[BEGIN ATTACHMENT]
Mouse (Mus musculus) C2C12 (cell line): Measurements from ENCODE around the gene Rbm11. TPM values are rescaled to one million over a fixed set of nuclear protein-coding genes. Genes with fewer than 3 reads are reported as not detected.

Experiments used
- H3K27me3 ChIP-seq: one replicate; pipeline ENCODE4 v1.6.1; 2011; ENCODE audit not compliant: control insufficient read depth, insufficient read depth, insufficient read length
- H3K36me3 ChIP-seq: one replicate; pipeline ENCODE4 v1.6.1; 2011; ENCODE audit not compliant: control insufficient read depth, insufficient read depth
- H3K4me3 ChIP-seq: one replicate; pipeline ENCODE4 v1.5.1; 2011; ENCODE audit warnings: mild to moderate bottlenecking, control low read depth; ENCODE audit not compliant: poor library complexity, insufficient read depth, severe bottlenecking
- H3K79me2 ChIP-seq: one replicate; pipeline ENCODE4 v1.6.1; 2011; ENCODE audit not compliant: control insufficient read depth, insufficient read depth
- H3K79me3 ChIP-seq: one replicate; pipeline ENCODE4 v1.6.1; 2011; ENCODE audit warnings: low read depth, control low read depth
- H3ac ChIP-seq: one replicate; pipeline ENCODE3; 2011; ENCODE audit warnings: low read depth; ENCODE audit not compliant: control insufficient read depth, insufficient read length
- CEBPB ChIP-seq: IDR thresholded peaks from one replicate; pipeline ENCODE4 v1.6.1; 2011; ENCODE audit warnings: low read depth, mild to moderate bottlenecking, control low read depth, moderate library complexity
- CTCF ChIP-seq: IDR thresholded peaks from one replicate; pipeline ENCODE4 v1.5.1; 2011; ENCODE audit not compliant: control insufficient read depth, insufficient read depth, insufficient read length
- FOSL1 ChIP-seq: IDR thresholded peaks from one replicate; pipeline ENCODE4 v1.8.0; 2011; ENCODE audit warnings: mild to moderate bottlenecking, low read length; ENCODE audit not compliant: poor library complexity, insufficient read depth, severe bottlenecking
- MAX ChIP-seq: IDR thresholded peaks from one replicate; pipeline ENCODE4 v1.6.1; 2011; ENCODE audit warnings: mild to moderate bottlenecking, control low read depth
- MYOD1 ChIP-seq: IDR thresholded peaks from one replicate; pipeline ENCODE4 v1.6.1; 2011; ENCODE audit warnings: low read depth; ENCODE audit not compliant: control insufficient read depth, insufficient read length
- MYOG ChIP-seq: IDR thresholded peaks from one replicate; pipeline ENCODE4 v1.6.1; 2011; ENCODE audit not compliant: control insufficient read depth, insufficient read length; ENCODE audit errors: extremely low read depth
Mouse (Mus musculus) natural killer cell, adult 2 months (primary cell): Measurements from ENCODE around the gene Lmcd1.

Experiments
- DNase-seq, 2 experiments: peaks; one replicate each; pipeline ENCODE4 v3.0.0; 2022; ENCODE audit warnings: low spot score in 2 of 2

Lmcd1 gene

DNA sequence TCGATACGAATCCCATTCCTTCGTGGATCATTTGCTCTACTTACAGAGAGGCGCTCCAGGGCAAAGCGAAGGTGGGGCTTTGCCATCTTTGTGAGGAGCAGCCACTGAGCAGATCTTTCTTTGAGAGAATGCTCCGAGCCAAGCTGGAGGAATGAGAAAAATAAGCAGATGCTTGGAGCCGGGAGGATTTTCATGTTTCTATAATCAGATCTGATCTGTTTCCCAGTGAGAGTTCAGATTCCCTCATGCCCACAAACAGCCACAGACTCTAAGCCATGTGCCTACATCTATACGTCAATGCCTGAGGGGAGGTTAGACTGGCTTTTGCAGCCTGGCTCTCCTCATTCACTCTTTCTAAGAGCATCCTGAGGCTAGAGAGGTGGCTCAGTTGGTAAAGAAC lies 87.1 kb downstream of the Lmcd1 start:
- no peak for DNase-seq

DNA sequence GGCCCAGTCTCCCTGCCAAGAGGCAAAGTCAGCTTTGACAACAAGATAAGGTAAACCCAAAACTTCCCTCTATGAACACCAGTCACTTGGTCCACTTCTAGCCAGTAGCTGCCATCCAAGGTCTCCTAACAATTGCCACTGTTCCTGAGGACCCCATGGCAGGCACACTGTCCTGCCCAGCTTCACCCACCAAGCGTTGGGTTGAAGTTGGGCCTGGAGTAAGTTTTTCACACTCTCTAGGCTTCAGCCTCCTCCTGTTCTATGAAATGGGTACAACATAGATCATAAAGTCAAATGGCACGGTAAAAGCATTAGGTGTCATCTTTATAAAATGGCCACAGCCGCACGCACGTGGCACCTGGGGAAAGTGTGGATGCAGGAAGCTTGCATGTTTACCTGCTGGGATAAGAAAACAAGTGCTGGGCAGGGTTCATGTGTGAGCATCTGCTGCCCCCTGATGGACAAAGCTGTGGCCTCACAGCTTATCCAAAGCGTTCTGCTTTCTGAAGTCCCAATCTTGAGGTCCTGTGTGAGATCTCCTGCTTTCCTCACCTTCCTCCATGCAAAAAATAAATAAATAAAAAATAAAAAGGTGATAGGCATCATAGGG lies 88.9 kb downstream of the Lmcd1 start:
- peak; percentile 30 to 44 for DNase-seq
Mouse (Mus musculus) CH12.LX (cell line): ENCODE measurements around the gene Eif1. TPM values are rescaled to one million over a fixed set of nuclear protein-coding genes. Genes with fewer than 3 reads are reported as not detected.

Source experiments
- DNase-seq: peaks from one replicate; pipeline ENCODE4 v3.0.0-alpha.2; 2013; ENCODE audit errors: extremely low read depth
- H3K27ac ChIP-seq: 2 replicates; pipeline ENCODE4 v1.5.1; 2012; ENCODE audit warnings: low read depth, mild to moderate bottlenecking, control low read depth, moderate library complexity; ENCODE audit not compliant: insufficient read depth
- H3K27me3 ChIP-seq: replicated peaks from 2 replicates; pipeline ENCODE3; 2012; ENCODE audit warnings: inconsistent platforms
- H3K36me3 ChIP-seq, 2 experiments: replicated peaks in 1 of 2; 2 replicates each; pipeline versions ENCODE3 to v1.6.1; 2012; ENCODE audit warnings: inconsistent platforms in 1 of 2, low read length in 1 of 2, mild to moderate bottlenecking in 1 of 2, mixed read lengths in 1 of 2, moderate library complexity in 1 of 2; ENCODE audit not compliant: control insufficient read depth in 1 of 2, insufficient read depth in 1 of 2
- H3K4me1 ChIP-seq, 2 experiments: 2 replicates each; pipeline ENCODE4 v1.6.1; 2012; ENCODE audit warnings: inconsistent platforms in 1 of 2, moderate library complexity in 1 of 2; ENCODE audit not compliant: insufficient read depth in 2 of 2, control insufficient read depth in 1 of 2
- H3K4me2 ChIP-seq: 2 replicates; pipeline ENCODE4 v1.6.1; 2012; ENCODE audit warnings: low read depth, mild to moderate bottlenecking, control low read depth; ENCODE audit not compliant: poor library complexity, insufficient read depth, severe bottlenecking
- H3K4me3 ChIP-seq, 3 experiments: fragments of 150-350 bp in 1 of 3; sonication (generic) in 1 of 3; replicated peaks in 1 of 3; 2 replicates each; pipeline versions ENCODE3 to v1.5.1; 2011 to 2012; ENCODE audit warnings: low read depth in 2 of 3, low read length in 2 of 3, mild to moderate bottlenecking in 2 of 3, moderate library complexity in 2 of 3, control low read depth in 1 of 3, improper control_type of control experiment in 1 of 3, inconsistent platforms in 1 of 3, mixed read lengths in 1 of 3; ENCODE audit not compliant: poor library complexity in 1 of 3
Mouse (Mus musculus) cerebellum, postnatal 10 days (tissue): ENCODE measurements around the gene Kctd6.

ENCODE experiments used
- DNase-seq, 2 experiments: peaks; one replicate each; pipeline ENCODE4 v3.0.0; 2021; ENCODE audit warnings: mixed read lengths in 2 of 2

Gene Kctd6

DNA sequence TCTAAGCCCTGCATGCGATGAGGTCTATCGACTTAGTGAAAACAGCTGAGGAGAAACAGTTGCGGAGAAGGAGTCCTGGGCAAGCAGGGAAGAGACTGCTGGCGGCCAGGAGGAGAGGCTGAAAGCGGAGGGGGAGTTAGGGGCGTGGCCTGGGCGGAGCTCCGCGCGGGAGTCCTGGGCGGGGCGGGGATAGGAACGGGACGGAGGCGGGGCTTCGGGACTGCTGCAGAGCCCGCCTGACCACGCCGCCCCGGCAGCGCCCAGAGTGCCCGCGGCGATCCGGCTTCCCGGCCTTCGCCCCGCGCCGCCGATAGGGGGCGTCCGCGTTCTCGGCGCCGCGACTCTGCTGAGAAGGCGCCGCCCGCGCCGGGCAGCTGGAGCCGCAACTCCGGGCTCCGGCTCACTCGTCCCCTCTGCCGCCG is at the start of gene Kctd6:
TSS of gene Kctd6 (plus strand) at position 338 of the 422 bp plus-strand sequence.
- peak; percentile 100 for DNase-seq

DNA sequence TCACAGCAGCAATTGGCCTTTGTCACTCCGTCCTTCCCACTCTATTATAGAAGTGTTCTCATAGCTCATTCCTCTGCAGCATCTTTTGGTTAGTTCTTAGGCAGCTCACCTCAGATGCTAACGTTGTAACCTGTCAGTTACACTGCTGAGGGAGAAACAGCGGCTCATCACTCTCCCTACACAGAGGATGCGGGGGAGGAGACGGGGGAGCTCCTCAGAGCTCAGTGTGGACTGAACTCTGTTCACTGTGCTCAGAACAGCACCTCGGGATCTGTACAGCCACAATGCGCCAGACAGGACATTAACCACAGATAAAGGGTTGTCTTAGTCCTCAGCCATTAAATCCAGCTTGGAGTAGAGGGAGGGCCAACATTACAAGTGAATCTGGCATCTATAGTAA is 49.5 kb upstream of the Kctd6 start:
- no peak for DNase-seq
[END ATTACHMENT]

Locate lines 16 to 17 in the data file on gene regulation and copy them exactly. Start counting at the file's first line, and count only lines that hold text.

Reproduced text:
Experiments
- DNase-seq, 2 experiments: peaks; one replicate each; pipeline ENCODE4 v3.0.0; 2022; ENCODE audit warnings: low spot score in 2 of 2